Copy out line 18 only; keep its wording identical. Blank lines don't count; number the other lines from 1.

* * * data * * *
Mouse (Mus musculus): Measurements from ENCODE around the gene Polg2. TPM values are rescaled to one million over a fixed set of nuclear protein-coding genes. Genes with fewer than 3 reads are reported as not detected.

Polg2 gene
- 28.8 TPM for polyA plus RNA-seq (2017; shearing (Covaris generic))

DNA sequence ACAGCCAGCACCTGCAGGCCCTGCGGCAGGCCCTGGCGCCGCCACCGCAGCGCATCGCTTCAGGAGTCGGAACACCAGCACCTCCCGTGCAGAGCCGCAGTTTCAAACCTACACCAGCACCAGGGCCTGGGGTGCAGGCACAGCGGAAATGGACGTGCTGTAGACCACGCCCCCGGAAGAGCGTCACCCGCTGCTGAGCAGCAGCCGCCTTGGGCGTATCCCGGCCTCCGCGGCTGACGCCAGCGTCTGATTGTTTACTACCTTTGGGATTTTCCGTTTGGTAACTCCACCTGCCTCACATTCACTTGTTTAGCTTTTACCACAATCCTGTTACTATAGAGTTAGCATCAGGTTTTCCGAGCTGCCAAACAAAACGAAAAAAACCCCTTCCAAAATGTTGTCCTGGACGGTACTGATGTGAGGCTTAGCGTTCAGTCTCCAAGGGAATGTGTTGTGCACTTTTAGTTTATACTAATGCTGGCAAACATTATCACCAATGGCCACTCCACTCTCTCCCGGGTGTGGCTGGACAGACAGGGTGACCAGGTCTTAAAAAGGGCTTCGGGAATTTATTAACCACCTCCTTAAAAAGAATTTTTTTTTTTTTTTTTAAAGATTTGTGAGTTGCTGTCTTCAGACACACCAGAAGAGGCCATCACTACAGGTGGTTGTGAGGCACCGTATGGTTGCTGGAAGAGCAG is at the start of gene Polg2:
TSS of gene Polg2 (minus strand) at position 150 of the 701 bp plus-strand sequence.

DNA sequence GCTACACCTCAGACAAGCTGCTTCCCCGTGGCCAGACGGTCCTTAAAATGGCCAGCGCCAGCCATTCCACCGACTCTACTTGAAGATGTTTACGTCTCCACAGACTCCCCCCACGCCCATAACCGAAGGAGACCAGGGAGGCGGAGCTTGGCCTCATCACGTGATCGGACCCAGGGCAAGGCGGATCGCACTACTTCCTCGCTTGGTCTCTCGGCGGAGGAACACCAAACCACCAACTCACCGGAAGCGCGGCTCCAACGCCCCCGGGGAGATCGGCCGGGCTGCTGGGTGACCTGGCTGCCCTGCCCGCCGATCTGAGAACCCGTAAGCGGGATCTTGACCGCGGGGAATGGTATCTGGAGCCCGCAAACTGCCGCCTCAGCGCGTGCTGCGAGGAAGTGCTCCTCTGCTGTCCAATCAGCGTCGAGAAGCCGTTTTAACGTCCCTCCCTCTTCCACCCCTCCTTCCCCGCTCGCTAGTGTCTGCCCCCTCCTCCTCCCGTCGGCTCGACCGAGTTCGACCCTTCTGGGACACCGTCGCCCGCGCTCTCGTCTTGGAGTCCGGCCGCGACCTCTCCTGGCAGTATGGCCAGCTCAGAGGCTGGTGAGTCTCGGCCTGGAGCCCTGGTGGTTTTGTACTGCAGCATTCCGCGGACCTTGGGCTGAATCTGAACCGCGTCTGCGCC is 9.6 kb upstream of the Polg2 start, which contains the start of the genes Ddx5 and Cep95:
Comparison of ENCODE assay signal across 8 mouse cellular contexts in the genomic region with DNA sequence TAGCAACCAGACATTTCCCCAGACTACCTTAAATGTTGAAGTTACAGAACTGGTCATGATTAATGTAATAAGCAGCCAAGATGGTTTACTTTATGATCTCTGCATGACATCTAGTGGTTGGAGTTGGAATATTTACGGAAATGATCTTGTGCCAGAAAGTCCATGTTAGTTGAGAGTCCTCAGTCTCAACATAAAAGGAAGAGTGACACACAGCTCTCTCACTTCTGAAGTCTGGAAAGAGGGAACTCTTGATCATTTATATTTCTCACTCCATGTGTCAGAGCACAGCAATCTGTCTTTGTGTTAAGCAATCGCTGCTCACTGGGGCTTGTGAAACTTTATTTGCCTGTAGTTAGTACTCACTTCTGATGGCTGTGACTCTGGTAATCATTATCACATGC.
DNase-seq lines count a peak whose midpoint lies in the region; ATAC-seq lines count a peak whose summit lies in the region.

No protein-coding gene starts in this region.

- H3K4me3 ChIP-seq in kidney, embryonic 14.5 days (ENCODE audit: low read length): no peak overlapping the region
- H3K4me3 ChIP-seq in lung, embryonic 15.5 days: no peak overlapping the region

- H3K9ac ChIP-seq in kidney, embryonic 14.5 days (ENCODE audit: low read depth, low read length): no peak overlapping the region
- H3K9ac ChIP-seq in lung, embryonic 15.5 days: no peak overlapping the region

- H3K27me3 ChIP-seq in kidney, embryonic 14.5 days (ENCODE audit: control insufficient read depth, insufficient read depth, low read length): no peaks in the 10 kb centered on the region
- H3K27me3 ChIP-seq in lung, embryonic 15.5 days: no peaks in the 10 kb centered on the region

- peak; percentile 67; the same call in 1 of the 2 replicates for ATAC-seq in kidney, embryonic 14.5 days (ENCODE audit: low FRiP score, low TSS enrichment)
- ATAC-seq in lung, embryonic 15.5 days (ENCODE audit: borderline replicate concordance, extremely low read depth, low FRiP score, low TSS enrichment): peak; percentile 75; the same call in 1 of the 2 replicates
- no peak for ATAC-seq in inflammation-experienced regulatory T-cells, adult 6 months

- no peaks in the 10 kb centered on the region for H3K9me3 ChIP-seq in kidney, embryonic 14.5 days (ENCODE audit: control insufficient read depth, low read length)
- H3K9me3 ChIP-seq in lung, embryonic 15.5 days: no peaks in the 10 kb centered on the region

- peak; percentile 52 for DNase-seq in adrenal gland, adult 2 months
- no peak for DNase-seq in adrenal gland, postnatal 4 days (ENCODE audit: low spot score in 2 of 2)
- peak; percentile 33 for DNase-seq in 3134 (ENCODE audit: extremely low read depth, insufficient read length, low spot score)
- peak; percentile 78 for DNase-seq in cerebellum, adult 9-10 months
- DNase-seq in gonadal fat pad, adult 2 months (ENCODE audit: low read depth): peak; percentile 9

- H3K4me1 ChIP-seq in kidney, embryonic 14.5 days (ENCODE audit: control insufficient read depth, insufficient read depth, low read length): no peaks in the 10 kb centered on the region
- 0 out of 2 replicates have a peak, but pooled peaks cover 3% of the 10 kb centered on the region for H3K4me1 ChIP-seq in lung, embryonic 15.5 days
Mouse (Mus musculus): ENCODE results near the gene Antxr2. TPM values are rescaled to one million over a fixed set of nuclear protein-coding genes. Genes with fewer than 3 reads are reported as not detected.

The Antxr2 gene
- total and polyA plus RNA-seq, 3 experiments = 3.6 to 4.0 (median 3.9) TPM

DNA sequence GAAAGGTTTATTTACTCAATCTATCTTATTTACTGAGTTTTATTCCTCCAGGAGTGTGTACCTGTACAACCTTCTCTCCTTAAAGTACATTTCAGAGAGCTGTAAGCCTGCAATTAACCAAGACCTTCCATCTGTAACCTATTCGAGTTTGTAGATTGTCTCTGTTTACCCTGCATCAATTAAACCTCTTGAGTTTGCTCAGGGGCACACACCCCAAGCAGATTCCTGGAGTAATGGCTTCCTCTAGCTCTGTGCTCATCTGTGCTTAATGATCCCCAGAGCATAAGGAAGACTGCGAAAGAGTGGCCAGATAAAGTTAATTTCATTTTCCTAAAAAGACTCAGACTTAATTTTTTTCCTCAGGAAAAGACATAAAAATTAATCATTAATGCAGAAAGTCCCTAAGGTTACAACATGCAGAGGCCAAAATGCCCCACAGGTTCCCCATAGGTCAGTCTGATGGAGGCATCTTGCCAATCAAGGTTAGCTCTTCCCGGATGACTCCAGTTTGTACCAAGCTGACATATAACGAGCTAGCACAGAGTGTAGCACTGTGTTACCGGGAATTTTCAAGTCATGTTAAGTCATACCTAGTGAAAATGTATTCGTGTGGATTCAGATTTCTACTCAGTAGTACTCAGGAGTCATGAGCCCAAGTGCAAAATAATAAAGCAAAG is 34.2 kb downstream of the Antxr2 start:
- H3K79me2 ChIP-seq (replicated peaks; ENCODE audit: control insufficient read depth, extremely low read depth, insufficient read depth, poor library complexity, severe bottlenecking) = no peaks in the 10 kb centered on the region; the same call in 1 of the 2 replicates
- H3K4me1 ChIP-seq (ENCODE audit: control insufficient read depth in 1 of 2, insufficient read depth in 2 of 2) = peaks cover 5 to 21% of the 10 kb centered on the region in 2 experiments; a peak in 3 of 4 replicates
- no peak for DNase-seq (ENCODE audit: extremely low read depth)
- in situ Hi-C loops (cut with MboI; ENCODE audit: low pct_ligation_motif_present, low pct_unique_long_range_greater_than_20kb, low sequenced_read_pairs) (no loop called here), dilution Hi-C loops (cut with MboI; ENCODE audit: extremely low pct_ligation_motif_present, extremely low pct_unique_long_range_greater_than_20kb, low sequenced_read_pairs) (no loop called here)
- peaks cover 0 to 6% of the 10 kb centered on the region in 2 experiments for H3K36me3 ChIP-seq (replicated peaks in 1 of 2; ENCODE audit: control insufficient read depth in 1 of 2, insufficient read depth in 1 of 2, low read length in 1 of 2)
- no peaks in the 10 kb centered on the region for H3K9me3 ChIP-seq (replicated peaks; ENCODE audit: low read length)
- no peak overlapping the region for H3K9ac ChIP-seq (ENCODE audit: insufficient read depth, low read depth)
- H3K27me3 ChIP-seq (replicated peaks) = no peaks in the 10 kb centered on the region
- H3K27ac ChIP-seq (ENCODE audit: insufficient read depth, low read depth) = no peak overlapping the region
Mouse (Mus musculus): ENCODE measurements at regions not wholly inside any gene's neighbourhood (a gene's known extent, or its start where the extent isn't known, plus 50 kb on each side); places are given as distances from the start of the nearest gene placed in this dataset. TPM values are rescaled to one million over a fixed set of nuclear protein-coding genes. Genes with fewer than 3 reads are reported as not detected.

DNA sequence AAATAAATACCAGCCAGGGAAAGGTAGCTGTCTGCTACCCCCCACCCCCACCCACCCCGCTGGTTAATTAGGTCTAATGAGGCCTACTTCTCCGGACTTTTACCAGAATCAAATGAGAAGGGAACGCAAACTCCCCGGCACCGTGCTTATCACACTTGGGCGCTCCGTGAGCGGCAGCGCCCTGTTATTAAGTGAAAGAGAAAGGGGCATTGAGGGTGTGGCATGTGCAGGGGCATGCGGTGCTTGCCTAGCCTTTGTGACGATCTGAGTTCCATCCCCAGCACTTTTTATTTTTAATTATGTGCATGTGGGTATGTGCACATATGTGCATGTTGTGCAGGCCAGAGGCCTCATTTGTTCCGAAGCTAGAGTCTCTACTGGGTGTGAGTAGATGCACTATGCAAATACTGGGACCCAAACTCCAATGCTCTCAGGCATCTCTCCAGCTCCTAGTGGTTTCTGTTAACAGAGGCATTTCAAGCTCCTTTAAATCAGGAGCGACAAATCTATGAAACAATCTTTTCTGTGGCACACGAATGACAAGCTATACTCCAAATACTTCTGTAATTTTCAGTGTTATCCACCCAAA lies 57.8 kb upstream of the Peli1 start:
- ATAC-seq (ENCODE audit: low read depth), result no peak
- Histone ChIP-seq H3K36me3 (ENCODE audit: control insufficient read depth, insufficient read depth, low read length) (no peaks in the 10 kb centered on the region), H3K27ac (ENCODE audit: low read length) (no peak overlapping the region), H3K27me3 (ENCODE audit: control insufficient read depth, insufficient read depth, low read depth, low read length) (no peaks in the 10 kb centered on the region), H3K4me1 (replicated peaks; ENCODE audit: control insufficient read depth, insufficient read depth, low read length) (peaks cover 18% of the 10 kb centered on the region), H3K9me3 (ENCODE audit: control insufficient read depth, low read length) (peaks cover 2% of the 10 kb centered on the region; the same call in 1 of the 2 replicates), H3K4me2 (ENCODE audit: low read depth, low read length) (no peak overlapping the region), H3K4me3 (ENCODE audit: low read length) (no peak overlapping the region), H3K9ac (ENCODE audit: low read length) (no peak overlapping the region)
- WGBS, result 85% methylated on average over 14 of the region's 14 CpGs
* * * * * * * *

- no peak for ATAC-seq in inflammation-experienced regulatory T-cells, adult 6 months